But extraordinary things have happened in the six years since the world's most wanted man last saw his side. Graham has managed Tottenham. David Seaman has grown a pony-tail. Ray Parlour has played for England. And Tony Adams has become a teetotal pianist.

Were all this communicated to bin Laden, he'd probably suspect a wind-up.

But then, properly briefed, an infiltrator could remind him what Highbury is like for a night game, with the lights and the noise and the smell of fried food and smoke on the cold air, and tempt him to get involved again. It's possible that a football fan could produce what a bunker buster has yet to: the emergence into the light of bin Laden. And then he could be shipped to America and put in prison for ever.

In the meantime, any aspiring bounty hunter could do worse than try to smoke the bastard out with the offer of "two together" for Arsenal against Deportivo in the Champions League. I know where a couple of tickets can be found and for a share of the $25 million bounty offered by the American government for the capture of bin Laden, I might just be persuaded to lead somebody to them.

Wednesday, March 26, 2008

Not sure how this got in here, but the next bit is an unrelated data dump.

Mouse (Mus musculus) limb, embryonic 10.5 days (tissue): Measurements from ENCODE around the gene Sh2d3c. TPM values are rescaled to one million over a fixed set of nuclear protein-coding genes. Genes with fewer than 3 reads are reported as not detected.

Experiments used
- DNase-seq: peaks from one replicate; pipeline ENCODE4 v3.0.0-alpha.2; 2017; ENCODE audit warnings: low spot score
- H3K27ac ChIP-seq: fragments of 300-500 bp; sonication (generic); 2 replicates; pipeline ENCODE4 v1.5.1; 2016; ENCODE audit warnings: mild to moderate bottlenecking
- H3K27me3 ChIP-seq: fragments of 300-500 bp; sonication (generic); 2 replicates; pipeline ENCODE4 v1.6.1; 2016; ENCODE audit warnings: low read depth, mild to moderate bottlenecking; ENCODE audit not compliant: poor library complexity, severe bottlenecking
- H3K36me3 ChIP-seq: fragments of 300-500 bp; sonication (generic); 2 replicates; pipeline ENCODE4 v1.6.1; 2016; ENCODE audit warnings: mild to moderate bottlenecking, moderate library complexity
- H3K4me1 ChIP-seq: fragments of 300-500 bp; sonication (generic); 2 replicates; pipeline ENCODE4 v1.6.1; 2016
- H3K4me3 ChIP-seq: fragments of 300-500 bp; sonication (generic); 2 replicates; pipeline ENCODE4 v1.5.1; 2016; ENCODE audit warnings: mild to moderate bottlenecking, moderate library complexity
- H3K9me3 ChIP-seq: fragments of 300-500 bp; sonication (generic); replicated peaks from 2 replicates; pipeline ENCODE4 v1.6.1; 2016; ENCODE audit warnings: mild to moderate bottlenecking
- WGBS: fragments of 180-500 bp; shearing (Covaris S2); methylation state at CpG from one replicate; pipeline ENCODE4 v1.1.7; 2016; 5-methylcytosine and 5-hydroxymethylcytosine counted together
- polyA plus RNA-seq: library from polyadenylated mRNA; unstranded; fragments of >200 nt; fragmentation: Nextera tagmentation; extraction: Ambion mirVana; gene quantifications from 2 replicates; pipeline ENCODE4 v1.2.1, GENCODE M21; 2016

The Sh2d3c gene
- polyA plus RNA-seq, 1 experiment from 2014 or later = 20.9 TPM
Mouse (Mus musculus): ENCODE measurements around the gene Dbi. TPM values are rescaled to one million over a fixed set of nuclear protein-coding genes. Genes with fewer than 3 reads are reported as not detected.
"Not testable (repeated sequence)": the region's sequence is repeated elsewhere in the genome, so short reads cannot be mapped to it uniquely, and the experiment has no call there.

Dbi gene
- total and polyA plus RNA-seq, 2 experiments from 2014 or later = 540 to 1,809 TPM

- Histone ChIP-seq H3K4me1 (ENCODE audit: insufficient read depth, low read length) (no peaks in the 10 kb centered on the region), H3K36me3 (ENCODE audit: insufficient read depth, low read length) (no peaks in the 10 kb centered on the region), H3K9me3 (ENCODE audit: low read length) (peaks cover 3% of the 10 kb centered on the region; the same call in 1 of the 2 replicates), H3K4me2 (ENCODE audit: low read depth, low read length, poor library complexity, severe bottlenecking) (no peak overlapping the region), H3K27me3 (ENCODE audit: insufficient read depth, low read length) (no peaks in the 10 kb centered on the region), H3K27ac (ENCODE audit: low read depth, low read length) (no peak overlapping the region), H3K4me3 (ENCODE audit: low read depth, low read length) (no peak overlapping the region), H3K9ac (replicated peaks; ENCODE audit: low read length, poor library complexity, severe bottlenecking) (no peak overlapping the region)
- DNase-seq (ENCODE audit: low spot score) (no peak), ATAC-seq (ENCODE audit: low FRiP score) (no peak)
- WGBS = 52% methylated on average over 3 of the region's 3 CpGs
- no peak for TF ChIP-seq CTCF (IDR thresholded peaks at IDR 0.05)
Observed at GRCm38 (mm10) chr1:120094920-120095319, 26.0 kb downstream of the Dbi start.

A new way to expose grand corruption in Kenya

By Mwalimu Mati

At last, an opportunity to pass on some good news has presented itself; for looming on the horizon is the solution to Kenyan anti-corruption activists’ much complained about triple-header problem of the Official Secrets Act, the absence of whistle-blower protection, and having no law to secure a citizen’s right to freedom of information. The good news is that we may not have to wait for the repealing of the Official Secrets Act or enactment of whistle-blower protection and freedom of information law to freely expose grand corruption anymore.

Events are conspiring to ensure that, regardless of whether or not the Kenyan Government gets its act together and enacts new laws, new technological developments will soon condemn the Official Secrets Act to dead letter status and distant memory. It’s exciting to report that the next two months should herald the arrival of the bane of secretive governments, in the name of a new transnational effort to promote ethical leaking on a website - www.wikileaks.org